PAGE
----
Most Canadian credit union executives can’t remember a time when they didn’t have to pay a nominal tax on income. But in the near future, the 40-year-old credit union tax, like most taxes, is scheduled to increase.
The current combined federal/provincial income tax, which mirrors Canada’s small business deduction and includes an additional deduction for other earnings not covered under small business, varies from 11% to 15% based on the province in which the credit union operates.
Those rates are scheduled to increase by 4% according to provisions in Canada’s 2013 federal budget, passed on June 26, which calls for a five-year phase-out of what had been considered a preferential tax rate.
Backers of Canada’s credit union tax, including several Canadian credit union executives who spoke recently at the CU Water Cooler Symposium in Nashville, Tenn., claim it gives financial cooperatives more influence over government decisions.
Others disagree, and Credit Union Central of Canada, the country’s trade association, believes it will have a hard time reversing the new law, according to the World Council of Credit Unions’ Michael Edwards.
“Supporters say it gives their credit unions a seat at the table, but that’s not true,” said Edwards, the Madison, Wis.-based international trade group’s chief counsel and advocacy and governmental affairs vice president. “The new tax will be another headwind for small credit unions.”
Despite the attention, Canada remains part of the minority of credit union systems that pay taxes on income. According to the recently issued 2012 Taxation Report, a member benefit produced by World Council, 70% of the 101 countries responding to a World Council survey reported paying no taxes on income.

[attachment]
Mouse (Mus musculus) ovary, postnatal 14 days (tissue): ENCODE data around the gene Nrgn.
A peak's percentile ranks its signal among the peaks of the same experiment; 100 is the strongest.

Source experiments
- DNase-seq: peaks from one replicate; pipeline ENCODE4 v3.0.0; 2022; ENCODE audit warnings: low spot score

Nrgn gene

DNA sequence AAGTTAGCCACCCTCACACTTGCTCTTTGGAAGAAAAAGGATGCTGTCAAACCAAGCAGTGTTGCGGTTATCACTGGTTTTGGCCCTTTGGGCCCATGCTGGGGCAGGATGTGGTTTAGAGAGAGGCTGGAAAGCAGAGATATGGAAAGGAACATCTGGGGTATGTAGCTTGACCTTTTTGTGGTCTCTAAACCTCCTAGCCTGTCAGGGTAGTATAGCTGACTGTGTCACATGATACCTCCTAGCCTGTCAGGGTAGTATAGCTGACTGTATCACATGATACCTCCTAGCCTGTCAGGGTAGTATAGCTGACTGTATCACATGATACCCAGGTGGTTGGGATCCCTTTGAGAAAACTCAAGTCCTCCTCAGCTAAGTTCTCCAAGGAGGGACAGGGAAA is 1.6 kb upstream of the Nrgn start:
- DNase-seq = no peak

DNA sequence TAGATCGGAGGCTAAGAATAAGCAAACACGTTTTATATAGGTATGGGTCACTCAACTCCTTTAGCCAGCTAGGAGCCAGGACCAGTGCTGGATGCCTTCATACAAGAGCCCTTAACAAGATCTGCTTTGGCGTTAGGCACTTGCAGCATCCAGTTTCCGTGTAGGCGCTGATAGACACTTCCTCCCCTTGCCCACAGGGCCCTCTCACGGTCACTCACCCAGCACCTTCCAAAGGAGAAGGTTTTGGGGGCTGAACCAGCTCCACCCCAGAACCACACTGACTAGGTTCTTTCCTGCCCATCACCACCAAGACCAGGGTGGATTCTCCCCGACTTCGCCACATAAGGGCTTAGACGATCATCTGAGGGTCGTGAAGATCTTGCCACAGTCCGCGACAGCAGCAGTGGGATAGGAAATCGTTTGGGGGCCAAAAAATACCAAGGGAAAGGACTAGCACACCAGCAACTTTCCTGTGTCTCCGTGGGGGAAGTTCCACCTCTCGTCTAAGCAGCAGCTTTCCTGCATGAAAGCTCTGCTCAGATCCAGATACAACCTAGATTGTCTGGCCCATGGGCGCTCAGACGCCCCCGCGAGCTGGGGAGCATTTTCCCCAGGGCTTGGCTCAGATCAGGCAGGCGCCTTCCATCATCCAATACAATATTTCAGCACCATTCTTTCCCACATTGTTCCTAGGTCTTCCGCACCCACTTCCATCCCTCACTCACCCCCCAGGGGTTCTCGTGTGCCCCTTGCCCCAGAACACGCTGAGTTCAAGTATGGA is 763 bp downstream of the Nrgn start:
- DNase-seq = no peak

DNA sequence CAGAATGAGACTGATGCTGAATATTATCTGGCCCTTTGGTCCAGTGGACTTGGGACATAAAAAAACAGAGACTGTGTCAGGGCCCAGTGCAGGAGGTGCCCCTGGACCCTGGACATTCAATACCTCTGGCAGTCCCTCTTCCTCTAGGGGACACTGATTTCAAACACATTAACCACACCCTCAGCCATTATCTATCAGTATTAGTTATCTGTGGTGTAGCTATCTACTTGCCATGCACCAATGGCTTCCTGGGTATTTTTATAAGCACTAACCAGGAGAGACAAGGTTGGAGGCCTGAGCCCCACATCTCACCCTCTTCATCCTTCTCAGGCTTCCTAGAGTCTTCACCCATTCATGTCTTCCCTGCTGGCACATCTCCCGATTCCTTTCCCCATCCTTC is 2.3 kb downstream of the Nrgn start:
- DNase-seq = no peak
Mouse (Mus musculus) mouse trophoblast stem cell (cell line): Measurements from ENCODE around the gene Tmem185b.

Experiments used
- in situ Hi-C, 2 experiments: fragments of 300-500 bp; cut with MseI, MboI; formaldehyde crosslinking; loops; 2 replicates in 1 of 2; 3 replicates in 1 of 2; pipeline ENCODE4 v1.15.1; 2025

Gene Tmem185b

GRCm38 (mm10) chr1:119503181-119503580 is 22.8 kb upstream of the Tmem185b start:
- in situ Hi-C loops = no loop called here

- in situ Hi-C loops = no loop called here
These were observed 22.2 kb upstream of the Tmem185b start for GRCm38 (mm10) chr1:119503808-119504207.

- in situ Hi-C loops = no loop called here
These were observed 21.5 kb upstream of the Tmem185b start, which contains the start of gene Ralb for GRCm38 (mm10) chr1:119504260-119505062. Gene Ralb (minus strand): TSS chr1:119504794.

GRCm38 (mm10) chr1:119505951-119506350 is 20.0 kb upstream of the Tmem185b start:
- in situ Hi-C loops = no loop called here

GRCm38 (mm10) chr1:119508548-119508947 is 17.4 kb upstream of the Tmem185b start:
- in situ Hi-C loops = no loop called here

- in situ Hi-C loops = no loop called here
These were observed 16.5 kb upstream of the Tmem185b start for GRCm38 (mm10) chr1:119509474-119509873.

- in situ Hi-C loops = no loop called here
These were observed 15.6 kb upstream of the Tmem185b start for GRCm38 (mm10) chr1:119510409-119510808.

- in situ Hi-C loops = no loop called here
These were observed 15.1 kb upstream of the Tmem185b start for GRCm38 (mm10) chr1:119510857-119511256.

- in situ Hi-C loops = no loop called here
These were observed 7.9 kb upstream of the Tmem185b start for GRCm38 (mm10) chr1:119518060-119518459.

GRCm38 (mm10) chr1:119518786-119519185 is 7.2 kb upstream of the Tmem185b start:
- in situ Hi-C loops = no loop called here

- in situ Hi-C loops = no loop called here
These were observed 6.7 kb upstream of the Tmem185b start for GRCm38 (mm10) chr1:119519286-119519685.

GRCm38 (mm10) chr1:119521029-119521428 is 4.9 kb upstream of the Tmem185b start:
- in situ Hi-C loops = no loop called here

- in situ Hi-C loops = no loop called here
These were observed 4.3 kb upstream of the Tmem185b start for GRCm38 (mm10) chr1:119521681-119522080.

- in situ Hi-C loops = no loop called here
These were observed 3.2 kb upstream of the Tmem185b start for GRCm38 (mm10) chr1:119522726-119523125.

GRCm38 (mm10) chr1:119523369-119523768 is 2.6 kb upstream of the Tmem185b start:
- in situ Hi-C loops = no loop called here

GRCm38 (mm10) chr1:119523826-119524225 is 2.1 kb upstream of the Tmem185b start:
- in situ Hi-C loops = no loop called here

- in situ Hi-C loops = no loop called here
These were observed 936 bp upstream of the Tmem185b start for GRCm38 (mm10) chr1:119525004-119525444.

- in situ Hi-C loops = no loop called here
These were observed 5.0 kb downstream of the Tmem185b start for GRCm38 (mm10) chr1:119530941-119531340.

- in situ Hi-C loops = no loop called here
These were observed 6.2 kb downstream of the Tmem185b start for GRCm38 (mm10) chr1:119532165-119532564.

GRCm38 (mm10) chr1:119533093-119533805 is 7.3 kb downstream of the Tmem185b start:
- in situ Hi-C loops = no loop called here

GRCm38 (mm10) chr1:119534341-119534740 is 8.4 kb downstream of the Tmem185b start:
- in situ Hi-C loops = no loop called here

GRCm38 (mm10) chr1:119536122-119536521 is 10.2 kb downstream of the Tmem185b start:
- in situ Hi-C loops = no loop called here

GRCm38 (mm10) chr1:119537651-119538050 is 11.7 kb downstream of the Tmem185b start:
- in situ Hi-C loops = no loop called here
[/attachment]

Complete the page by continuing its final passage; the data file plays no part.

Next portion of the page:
Only 30% of credit union systems are fully or partially taxed, with rates ranging from a low of 10% to as much as 40% paid on non-cooperative transaction earnings like fees or commissions in Brazil.
Many of the taxed credit unions tend to be found among smaller systems and in developing countries. In addition to Canada, the other larger systems being taxed include Poland and Australia, the later of which has suffered from years of paying a 30% tax on net income as well as other taxes, Edwards said.
“Australia is working from a unified rule book that sees no difference between credit unions and banks, and many of the larger credit unions now refer to themselves as banks,” Edwards said. “Supporters call it a level playing field, but the taxation burden seems to be hurting small credit unions.”
Most taxed credit unions treat tax payments as they would other operating expenses, meaning that one way or another the cost is passed on to members in terms of reduced services or higher rates on loans.
Some smaller credit unions in developing countries have to post a negative a return on assets because the tax rates are so burdensome, Edwards said.
No matter what a country’s rationale may be, the idea of taxing credit unions at all is not a good one, especially in the U.S., Edwards stressed.
“The game plan for the bankers is get rid of the credit union tax exemption and not give them any more powers,” Edwards said. “What happened to the savings and loan industry is what would happen to credit unions. Without the corresponding broad investment powers of for-profit institutions, we would get crushed.”